GPAs, parties and recruitment: What are the differences between UA fraternities and sororities?
A view looking down Greek Row, located on E. First. Street, in Tucson. Greek Row is home to most of UA's fraternities and sororities.
Sororities and fraternities both fall under the umbrella of Greek Life, but while both institutions offer similar opportunities, a number of prevalent differences exist.
For example, the GPA requirement to rush a fraternity at the UA is lower than it is to rush a sorority. While the requirement differs among the 12 sororities, the average minimum high school GPA requirement is a 3.0, and the average minimum college requirement is a 2.75. The minimum high school GPA requirement to rush a fraternity, on the other hand, is 2.75, and the minimum college requirement is 2.5.
The UA Interfraternity Council decides the rush GPA requirement, while the UA Panhellenic Council lets its individual chapters determine their requirements, according to Trace Camacho, director of Fraternity and Sorority Programs and assistant dean of students.
Another significant difference between the two is that fraternities are allowed to throw parties at their respective houses, while sororities cannot. Camacho said that this is a National Panhellenic Council policy.
While these rules are not necessarily in the hands of the members of Greek Life, some individuals do not agree with these national and local policies.
Sam Tankenoff, a family studies and human development sophomore and Alpha Epsilon Phi sorority member, said she finds issue with the fact that sororities can't throw parties.
“I believe that these differences are sexist,” Tankenoff said. “Sororities are not allowed to throw parties because it will ruin their image or create conflict for the university. But why should it matter if boys throw a party or girls throw a party? We should be considered equal, so I don't understand why it matters what gender hosts a party.”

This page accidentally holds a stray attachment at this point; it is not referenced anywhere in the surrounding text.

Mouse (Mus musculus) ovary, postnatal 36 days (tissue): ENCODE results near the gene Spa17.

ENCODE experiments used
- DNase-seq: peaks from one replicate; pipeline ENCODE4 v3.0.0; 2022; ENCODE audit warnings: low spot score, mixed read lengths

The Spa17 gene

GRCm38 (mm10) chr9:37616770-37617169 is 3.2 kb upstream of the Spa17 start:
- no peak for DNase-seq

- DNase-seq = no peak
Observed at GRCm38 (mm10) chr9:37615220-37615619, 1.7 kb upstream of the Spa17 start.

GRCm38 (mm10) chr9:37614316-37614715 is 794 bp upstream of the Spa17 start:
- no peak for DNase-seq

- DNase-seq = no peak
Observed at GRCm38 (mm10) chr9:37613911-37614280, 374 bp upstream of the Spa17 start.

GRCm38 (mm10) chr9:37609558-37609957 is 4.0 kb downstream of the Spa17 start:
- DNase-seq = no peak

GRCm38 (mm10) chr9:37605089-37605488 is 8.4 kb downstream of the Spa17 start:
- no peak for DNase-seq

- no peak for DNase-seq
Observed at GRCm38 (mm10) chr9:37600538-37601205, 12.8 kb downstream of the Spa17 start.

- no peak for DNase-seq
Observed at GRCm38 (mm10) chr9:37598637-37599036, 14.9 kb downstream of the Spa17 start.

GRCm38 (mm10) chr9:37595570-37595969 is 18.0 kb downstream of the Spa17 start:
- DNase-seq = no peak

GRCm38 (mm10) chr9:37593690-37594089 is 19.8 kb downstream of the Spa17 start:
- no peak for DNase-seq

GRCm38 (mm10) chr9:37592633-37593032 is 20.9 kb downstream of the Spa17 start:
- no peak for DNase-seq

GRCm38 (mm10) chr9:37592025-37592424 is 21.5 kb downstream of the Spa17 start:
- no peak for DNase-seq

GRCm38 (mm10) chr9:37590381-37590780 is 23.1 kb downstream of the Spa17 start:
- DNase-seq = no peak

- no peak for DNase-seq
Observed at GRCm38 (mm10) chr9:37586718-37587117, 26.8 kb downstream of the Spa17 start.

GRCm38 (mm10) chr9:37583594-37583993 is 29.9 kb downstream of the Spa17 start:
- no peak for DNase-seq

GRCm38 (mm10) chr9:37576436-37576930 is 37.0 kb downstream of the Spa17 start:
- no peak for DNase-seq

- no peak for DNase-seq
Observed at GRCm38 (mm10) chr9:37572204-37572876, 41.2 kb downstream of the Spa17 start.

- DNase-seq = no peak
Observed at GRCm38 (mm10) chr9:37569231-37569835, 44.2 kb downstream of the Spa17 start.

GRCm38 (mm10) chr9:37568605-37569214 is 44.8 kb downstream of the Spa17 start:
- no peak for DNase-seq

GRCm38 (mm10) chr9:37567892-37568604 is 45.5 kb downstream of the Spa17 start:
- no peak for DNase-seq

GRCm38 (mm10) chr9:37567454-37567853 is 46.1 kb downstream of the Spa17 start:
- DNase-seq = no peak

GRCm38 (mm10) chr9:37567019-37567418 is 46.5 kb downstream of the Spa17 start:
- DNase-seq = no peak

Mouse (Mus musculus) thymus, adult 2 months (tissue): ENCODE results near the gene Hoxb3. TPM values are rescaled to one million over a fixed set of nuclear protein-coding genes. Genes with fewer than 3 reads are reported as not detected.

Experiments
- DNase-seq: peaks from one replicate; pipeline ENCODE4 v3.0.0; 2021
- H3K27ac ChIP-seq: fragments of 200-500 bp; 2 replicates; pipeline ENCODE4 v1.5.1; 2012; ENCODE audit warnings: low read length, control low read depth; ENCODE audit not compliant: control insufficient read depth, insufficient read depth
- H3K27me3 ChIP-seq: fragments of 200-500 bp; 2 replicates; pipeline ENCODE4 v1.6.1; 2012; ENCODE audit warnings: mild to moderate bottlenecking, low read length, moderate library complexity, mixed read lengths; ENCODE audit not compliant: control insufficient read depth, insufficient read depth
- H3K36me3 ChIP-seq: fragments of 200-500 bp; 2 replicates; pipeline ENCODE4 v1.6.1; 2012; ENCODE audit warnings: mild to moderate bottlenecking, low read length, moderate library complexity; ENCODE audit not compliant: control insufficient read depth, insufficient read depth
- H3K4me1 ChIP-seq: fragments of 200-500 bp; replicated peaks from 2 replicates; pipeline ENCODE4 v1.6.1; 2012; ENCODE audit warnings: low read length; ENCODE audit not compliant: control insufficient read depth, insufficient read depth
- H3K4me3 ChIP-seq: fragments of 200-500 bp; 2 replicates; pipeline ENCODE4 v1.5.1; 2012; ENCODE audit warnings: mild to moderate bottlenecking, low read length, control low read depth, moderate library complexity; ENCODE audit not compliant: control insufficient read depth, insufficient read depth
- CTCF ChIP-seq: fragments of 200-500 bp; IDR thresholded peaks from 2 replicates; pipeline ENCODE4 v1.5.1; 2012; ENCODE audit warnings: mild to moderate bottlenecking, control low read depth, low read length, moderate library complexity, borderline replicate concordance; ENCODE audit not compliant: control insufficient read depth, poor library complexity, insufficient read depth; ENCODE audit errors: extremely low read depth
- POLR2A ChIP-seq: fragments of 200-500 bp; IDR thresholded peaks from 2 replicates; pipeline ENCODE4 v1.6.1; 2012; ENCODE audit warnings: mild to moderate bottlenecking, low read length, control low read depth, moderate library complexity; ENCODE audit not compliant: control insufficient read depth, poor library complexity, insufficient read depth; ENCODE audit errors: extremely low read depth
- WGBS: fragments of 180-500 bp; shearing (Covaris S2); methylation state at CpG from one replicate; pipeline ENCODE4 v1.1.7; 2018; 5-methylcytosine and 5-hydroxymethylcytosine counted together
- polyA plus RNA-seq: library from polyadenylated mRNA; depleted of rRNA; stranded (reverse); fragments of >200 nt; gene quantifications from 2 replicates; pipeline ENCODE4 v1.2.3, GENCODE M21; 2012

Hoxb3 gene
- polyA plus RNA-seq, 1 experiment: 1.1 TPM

Some people agree with the national rule. Reuben Nach, a pre-business freshman and Zeta Beta Tau fraternity member, sees the benefit of this policy.
“I think it is a great way of doing it because if sororities hosted the parties, and any fraternity could come, things would get out of hand,” Nach said.
Tankenoff and Nach don't see GPA standards as a poor reflection on fraternities or on Greek Life, though.
“While we might have higher GPA standards when rushing, I know fraternities use many tools to help their brothers with their grades,” Tankenoff said. “Academic support should be important for everyone in Greek Life. To me, the differences are surface level. Being involved in Greek Life can significantly help a person raise or maintain their grades.”
Nach added that since joining his fraternity in August, he spends at least eight hours in the library per week with his fraternity brothers.
Sororities and fraternities also have different rush processes. Camacho said that while the formal rush process is similar between the two, more fraternities than sororities will continue recruiting after the formal recruitment process ends.
Despite these differences, all sorority and fraternity chapters in Greek Life at the UA share the same values.
The pillars of Greek Life are scholarship, leadership, brotherhood or sisterhood, service and networking, according to the UA Greek Life website.
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